We reached the summit of satellite conferences this week! This is the fourth post in our remote sensing series. See part 1, part 2 and part 3.

#SatDiversity and #FatData are two hashtags I did not expect to see blaring across the screen when I attended the SatSummit conference this week. These bold declarations are something new: a compression of expression, capturing with perfect brevity the major themes of a fledgling tech space on the cusp of bringing real change almost as quickly as the terabytes of data that rain down to Earth from satellites bearing the names of these space-technology pioneers. Here’s some key takeaways from the event.

Diversity in product offerings is taking shape in remote sensing and it’s following the tried and true form of innovation precisely as Clayton Christensen describes it in his seminal business strategy book, The Innovator’s Dilemma:

Generally, disruptive technologies underperform established products in mainstream markets. But they have other features that a few fringe (and generally new) customers value. Products based on disruptive technologies are typically cheaper, simpler, smaller, and, frequently, more convenient to use. — Christensen

Essentially, the big incumbent company forges a path, and then smaller, cheaper products emerge from new companies to fill niche consumer segments.

The quote is strikingly similar to the strategy pursued by Planet Labs and Astro Digital. It is as if the CEOs read Christensen and the next day decided to make disruptive remote sensing companies. In this scenario, Digital Globe is the successful incumbent, launching just recently a top-of-the-line satellite called WorldView 4 estimated to cost more than $600 million. It is the Lexus of commercial satellite platforms with multispectral images at sub-meter (31-centimeter panchromatic images) resolution. This is the highest quality commercial grade imagery you can get. It is expensive because the high resolution imagery is so much more then pretty pictures. The multi-spectral part lets users to do amazing things such as monitor specifically the crop health of a plantation, a critical tool for establishing alerts related to food security and other natural resources.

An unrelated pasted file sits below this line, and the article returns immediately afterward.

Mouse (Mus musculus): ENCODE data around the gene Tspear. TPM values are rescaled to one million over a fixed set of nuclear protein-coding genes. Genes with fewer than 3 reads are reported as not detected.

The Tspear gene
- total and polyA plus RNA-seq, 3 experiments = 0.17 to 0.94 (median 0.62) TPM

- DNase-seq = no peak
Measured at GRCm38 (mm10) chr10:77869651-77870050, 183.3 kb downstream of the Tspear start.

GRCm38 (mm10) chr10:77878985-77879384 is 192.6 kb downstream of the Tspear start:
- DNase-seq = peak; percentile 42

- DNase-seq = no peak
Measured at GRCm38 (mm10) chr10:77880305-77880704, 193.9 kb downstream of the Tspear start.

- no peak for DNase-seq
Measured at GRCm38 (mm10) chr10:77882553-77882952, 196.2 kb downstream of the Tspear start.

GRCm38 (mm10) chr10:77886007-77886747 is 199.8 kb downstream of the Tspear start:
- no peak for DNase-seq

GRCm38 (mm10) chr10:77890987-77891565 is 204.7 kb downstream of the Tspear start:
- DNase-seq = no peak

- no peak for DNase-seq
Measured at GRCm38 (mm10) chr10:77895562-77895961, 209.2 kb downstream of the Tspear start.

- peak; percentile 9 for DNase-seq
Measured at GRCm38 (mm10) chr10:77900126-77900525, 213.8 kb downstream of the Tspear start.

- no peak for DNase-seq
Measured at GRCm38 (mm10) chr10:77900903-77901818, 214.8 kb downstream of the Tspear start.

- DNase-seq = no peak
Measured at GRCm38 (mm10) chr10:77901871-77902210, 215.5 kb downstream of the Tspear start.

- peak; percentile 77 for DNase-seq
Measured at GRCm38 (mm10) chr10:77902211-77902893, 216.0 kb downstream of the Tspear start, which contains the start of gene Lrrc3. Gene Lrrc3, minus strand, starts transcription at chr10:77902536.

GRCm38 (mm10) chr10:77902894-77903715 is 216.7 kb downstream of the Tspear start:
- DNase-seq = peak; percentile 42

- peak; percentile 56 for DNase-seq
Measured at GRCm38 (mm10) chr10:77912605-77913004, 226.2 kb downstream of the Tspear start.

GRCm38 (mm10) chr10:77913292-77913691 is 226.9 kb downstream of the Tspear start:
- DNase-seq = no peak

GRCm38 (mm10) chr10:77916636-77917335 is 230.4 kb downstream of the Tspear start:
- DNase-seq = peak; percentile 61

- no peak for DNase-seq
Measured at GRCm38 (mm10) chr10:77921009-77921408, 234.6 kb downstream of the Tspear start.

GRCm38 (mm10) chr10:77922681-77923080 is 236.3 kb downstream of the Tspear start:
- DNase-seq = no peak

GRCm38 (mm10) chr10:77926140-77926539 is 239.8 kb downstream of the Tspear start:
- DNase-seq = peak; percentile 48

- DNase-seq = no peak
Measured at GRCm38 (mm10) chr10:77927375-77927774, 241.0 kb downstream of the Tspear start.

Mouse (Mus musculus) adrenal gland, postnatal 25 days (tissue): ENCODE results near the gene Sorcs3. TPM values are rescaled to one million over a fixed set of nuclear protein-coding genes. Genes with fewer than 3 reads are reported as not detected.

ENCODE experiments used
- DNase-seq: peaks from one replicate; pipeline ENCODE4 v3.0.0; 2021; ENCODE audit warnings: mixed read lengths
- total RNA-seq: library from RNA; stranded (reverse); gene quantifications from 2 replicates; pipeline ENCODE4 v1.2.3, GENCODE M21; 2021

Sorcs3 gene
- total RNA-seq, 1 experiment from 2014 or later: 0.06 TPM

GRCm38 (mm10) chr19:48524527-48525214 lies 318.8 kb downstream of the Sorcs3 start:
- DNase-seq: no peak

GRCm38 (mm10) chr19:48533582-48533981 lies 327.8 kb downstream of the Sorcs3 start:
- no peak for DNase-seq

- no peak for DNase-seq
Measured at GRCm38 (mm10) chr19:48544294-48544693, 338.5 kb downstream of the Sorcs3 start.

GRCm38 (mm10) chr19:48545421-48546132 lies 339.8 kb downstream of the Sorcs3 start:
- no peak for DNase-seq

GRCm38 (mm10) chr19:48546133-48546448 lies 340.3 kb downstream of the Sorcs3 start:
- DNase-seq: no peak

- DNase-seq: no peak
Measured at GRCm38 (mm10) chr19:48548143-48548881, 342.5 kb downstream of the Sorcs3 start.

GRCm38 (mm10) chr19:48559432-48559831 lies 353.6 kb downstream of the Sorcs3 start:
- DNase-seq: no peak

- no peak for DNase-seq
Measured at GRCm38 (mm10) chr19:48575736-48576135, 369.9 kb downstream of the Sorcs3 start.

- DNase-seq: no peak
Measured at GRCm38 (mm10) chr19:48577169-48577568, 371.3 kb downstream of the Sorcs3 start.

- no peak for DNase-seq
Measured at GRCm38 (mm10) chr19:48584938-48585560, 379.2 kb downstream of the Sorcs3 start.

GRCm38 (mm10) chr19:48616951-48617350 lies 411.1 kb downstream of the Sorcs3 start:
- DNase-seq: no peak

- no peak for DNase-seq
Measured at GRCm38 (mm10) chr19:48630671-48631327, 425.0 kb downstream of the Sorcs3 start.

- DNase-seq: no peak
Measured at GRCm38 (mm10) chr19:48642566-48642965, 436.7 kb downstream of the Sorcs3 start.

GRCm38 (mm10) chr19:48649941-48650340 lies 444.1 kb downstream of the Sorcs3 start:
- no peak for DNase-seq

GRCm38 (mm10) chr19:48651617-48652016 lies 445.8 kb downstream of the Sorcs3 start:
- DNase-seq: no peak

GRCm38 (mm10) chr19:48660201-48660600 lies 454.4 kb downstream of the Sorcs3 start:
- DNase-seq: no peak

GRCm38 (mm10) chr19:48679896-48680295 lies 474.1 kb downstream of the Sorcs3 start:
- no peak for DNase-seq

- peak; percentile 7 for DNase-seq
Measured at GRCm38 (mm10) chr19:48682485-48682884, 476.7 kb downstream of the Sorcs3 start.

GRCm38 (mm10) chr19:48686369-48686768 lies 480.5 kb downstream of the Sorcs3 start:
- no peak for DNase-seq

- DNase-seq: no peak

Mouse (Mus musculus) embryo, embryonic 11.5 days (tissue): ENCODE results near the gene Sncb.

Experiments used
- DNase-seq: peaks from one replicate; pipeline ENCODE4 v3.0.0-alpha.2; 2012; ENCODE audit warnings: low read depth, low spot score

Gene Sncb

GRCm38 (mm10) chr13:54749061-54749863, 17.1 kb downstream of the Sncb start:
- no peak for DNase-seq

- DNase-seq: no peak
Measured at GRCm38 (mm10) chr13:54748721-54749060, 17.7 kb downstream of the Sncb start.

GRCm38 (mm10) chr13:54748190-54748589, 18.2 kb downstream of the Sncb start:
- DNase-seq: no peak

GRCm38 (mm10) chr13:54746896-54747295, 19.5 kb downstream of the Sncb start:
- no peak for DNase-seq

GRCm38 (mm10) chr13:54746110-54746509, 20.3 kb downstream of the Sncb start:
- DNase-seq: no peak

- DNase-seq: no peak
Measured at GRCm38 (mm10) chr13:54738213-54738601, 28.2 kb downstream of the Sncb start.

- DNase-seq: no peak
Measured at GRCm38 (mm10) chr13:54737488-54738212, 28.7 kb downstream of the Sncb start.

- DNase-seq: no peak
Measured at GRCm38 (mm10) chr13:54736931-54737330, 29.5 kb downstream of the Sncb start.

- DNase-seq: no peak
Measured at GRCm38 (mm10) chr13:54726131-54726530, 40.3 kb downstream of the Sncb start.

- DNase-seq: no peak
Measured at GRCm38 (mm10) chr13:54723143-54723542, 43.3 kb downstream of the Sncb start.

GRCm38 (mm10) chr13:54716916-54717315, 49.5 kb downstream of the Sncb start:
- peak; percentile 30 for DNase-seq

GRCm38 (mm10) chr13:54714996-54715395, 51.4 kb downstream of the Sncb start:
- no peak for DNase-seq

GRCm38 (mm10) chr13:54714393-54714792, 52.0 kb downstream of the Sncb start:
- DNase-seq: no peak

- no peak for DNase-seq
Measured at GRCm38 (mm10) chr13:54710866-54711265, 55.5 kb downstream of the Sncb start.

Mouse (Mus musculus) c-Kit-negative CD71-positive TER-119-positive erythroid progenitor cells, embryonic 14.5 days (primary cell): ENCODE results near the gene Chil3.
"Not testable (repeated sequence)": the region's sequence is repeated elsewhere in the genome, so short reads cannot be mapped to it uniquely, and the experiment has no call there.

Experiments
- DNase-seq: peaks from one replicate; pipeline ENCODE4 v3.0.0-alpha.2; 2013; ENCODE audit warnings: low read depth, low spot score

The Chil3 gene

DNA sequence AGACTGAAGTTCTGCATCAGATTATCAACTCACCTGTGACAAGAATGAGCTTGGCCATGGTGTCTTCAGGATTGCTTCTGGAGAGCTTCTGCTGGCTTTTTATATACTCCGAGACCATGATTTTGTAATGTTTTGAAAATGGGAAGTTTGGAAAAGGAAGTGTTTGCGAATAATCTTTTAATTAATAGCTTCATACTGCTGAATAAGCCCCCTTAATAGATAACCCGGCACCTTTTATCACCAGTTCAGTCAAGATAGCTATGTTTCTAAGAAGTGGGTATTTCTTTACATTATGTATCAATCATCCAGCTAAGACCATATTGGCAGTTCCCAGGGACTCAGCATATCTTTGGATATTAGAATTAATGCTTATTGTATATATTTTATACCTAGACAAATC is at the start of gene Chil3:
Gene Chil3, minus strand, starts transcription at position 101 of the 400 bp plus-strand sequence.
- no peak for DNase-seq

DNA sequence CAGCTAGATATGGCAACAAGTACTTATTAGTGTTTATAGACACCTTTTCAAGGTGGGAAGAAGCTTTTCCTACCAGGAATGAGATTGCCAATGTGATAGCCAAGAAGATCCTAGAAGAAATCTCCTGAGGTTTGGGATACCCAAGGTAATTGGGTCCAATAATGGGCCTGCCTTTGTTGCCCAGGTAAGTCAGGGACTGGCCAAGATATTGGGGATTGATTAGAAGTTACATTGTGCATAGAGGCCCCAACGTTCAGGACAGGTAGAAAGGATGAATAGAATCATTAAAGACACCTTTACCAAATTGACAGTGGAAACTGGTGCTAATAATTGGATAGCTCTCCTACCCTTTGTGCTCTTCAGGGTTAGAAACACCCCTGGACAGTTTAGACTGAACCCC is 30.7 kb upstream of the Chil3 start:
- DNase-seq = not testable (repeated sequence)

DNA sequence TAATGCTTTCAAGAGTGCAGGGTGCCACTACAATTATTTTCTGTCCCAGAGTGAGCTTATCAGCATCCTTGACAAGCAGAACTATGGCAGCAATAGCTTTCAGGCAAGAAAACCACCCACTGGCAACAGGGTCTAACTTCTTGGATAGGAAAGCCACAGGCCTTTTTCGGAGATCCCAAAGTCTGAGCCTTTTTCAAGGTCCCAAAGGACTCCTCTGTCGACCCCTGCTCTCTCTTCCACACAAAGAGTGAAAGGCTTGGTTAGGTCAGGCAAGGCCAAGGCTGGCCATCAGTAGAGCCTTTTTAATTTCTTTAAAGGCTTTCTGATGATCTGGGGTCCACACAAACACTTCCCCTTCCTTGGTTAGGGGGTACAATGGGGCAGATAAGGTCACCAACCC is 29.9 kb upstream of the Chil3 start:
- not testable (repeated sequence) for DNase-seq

Sources of Disruption

Planet Labs and Astro Digital are the small-sat companies playing the role of disruptors. They focus on a segment of customers, one that requires good imagery of an area on regular basis and they do so at a fraction of the cost of the high-end providers. The imagery produced by small-sat companies is by all measures of less quality than Digital Globe’s. The resolution is lower at 3 to 5 meters and it is without the multi-spectral bands that let you monitor vegetation quality, heat, dryness, and all matter of other things. But here’s the thing. You can do a lot with 3-meter imagery, especially when it covers the entire globe a few times per day. Cargo ships for example are wider and longer than 3 meters, so if you need to monitor the movement of ships in a port then Planet Labs might be the best option.

But this incumbent being disrupted by an upstart innovator is actually an old story and incumbents have learned how to do small-scale innovation (see Amazon and Alphabet). Don’t count out Digital Globe; this is by no means the story of the beginning of the end of a corporate giant. Instead we will see new products from Digital Globe that are innovative derivatives of its existing product line.


#FatData was another theme presented by Bronwin Agrios, making a subtle distinction from big data in that the smallest unit of data in remote sensing, say a 30-meter resolution image with its metadata is still big and we need great services to process these images. That is AstroDigital’s angle, relieving the user to download data and instead create a suite of APIs to help developers build things with code without necessarily needing to create their own fat data stores.

Another less obvious theme from the summit related to end-users’ ability to make use of the data, especially the international development community. Considering the expanding sources of imagery available to us consumers, we need to keep up by ensuring we have the capacity to use the data to answer important questions relevant to our work in development. That seems to be the gap in the market now, with plenty of companies offering data and services but less clarity around how to work with the information.

Product Launches

SatSummit did a great job of being a venue for product launches and announcements. Here are a few:

We had a great time at SatSummit and are extra motivated to start crunching data with all these images that are available. We hope you are, too.

Welp, Valentine’s Day is coming up and we’ve made it through the space-based small talk so let’s cue Dave to set the tone on our way out…